Drood, By Dan Simmons.
As ever, if you want a synopsis or plot outline, read the back of the book or the Wikipedia page.
I review with the understanding that you have read the book.
London After Midnight starring Lon Chaney is a film that was lost during the 1965 MGM vault fire. The plot is about a murder, subterfuge by characters seeming to have the powers of hypnotism and are of a supernatural nature.
A mockumentary about London After Midnight, titled Lon Chaney After Midnight, premiered at the Egyptian Theater in 2008.
What, Dear Reader, does this have to do with Drood?
I'll get to that.
First things first.
This is a delicious read. It has become very rare for me these days to NOT skim paragraphs and chapters to get to the bloody point. I usually cannot even remember the characters names in many of the books I read because I care so little for the two dimensional quality that seems to fill most books these days. It often feels like I am given a trope or cliche regarding a character that is touted as the driving force of the characters psychology. Current fiction seems to have almost every character be some kind of anti-hero with tragedy as the carrot that leads their ass.
Dan Simmons made me read every word, pay attention to every character, and wrote with an amazing prose. This is one of the books you read as a journey and not a destination, to abuse a cliche. It is worth the 700+ pages it takes to go from Charles Dickens train accident to his eventual death, and Wilkie Collins, the drug addicted anti hero narrates the events with his own level of hypnotism. When I have read other books with this page length, such as Stephen Kings abysmal Under the Dome (spoiler! Giant space ants from another dimension are torturing us for adolescent fun!), I will sometimes go through it with a red pen and slash all the pages that do nothing to further the plot, character, or to give understanding of the situation. Kings Dome is over 1000 pages. It could be 200. I would not go at Simmons book with a red pen. Even when it seems like nothing is moving the plot or characters forward, the atmosphere that is developed saturates and immerses you in the Victorian world, it's customs, its culture, and more. Politics are barely mentioned, yet you can grasp the political climate. Temperature is romanticized and vilified and adds a shading that doesn't try to act like a metaphor but still sets the tone and "cinema" of any given scene.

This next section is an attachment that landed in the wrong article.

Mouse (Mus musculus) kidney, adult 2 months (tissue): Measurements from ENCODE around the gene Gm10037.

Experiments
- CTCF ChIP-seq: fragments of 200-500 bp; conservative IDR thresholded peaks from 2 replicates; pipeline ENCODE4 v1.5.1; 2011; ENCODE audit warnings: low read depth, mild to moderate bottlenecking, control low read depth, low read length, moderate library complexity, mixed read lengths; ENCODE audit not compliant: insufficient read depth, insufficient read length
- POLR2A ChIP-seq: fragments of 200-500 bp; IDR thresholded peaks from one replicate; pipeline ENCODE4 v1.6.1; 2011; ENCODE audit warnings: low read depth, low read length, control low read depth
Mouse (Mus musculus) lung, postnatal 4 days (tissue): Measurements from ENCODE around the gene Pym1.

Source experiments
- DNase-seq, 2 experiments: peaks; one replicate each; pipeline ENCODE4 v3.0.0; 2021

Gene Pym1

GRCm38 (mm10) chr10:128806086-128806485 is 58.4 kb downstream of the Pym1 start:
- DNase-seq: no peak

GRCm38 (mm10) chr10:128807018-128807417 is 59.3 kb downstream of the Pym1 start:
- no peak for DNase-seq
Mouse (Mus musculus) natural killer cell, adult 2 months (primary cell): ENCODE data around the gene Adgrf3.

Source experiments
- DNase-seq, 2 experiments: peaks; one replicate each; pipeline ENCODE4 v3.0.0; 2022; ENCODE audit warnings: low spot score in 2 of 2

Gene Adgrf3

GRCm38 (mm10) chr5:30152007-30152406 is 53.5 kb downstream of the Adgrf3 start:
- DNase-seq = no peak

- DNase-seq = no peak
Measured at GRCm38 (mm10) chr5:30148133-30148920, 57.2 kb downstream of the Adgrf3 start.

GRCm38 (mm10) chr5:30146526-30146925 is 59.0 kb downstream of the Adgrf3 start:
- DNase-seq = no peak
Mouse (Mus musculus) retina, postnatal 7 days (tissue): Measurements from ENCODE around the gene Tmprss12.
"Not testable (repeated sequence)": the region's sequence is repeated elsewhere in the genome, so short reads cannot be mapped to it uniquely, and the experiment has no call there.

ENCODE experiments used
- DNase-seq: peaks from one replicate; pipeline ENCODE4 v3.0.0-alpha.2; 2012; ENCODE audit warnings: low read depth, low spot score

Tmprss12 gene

I cannot stress how nice it was to read this book, even though the plot itself is creepy and boring (yes, I sad creepy and boring. A lot happens, but also nothing really happens., and Wilkie Collins is a despicable and loathsome character that is beyond redemption).
I didn't know Wilkie Collins was an actual person, or a real life friend of Charles Dickens. I thought it was one of those clever stories where the fictional character is written interweaving actual historical events. So I feel as though I was entertained but also learned something about history, life in the 1800s, beliefs and attitudes of the time.
How does Lon Chaney factor into it?
Drood is the metaphysical being that appears in both Dickens and Collins life, attempting to pull them into his cult using blackmail, manipulation both by strong arm and hypnotism. He is described as having filed and sharp teeth, eyes with large dark circles under them as well las the eyelids are cut off, an out of date tophat, and a cape. He is Egyptian.
Go look up London after Midnight and tell me that Drood is NOT described as Lon Chaney.
Read this book if you haven't. Tell Dan Simmons about my guess regarding Drood.
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